In nature, several plants possess the capacity to absorb atmospheric N2, which is subsequently transformed by symbiotic microorganisms into ammonia. The mechanism of action of the corresponding enzymes, nitrogenases, involves transition metal clusters. Industrially, synthesis of ammonia through the Haber Bosch process relies on a catalytic hydrogenation of dinitrogen using heterogeneous catalysts. This process is highly energetically demanding as it requires very high pressures and temperatures.
It is rather a challenge to achieve the catalytic reduction of N2 into amines (NR3 = NH3 or N(SiMe3)3), as a total of six electrons and six “R+” have to be added to N2 in stepwise and/or concerted manner, imposing drastic constraints on the metal fragment chosen for that purpose.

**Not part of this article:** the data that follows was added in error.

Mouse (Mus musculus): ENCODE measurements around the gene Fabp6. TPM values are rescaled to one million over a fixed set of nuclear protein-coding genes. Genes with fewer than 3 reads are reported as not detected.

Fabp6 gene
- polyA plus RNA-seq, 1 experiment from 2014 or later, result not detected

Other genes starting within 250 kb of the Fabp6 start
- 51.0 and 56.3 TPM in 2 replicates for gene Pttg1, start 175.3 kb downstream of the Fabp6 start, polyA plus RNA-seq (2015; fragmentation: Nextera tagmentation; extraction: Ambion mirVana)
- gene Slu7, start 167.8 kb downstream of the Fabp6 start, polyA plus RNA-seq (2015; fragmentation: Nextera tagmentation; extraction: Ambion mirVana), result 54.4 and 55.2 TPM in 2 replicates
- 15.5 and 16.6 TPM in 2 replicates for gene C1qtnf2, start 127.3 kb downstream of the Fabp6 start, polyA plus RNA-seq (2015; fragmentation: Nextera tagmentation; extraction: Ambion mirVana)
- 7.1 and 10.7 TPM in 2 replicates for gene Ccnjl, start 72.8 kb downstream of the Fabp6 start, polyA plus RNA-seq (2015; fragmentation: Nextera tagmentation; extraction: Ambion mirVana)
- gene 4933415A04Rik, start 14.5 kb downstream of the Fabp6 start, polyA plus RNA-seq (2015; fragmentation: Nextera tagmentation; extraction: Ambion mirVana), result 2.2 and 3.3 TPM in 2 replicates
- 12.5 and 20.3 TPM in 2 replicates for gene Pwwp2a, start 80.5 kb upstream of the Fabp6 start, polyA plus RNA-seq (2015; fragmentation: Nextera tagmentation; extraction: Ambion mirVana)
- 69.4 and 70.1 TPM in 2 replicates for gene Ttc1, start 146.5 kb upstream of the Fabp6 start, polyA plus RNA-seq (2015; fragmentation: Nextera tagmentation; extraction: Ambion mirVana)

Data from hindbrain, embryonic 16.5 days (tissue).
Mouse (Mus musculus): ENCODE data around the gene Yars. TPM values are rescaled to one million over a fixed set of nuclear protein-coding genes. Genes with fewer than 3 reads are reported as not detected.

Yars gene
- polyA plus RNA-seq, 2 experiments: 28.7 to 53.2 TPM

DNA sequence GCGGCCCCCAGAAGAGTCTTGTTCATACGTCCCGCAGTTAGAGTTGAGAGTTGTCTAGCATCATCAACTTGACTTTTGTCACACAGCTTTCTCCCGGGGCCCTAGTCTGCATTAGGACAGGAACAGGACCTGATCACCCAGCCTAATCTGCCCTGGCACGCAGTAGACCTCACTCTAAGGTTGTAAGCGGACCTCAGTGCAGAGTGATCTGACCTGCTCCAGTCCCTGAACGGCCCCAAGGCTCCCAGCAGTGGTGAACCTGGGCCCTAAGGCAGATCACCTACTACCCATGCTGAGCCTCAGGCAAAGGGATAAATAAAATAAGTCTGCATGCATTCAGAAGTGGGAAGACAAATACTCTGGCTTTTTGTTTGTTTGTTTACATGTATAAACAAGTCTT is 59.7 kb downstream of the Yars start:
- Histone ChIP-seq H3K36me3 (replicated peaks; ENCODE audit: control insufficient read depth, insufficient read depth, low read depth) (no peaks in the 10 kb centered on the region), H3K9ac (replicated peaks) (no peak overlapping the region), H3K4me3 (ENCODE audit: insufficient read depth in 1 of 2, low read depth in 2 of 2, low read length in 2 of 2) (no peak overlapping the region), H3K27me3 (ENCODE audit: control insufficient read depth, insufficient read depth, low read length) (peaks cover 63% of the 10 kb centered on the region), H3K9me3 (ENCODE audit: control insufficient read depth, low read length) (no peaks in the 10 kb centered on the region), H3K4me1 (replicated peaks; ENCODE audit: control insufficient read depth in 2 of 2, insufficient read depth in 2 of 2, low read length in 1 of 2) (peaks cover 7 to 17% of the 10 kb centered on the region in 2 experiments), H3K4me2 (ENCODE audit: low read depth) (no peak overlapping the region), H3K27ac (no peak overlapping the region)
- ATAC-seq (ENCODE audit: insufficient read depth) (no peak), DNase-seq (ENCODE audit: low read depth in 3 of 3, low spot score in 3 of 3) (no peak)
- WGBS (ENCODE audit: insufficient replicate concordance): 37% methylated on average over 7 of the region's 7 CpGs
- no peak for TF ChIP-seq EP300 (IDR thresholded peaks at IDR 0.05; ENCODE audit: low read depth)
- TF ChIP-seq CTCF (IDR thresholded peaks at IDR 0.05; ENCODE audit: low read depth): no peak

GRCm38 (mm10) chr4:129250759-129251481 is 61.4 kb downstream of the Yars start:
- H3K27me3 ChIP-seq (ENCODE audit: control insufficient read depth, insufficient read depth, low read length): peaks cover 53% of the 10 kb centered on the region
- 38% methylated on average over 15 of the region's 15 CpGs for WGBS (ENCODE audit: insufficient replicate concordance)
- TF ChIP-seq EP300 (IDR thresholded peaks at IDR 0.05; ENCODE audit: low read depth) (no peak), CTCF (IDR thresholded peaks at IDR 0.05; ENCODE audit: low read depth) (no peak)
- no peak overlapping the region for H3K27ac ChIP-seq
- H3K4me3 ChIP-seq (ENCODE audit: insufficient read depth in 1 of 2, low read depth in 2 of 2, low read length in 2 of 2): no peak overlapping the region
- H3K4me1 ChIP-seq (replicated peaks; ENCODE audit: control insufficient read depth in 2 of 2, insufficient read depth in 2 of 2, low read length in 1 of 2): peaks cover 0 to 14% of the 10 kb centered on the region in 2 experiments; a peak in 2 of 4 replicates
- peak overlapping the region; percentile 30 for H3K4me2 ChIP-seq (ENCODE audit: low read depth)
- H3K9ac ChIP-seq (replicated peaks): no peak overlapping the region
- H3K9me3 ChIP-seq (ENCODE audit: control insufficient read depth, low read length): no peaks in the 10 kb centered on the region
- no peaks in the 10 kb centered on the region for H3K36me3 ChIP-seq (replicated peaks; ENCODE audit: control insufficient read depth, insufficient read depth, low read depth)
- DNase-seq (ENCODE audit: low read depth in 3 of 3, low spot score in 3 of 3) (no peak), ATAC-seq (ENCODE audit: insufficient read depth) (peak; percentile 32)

We have been focusing on the development of unsaturated metal fragments (of Mo and Fe) capable of coordinating N2 in order to study its stepwise functionalization as well as to probe their competence as catalysts in these processes. The results of our endeavors will be presented.